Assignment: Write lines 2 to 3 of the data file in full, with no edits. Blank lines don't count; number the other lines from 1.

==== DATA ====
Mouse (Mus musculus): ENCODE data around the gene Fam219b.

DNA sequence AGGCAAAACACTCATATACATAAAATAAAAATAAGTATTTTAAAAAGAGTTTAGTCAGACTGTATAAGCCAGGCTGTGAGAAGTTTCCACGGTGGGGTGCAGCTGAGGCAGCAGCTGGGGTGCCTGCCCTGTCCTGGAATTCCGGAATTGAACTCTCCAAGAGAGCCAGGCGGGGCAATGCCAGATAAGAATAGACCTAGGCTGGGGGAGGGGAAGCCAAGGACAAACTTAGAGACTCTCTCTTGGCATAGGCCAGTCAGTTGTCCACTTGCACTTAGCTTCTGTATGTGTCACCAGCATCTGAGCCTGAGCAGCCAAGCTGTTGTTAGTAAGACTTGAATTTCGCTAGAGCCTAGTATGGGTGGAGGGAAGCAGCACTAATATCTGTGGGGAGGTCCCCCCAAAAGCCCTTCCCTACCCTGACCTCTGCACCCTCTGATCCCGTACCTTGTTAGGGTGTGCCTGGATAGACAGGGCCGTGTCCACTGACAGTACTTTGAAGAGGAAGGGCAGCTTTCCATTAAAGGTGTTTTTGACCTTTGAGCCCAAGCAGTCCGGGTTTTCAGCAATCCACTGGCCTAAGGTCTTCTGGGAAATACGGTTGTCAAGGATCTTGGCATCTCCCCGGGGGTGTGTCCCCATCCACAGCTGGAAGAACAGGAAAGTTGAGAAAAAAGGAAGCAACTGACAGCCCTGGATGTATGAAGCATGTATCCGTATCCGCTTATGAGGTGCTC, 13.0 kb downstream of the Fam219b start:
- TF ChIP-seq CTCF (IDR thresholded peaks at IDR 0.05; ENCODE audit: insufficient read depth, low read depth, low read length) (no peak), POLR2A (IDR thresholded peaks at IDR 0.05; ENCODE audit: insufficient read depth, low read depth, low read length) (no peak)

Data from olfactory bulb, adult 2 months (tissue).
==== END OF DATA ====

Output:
DNA sequence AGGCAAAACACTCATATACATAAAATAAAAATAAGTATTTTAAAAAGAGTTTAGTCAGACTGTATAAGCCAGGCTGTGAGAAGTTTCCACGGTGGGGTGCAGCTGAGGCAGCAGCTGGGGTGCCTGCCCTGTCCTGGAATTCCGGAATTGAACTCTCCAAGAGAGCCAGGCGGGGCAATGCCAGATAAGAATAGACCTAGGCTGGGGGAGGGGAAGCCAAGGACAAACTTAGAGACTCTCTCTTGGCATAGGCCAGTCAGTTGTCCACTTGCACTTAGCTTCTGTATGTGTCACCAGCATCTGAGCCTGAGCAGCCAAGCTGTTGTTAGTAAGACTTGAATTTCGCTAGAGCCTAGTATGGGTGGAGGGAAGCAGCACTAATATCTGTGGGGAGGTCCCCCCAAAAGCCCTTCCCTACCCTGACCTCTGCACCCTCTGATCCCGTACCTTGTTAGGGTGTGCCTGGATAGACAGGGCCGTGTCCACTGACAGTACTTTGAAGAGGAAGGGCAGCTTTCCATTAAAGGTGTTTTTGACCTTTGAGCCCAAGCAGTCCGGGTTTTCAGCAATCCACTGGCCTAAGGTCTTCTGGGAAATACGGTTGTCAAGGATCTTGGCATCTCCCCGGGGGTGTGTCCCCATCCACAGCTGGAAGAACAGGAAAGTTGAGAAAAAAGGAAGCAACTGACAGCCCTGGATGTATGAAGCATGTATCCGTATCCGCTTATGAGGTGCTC, 13.0 kb downstream of the Fam219b start:
- TF ChIP-seq CTCF (IDR thresholded peaks at IDR 0.05; ENCODE audit: insufficient read depth, low read depth, low read length) (no peak), POLR2A (IDR thresholded peaks at IDR 0.05; ENCODE audit: insufficient read depth, low read depth, low read length) (no peak)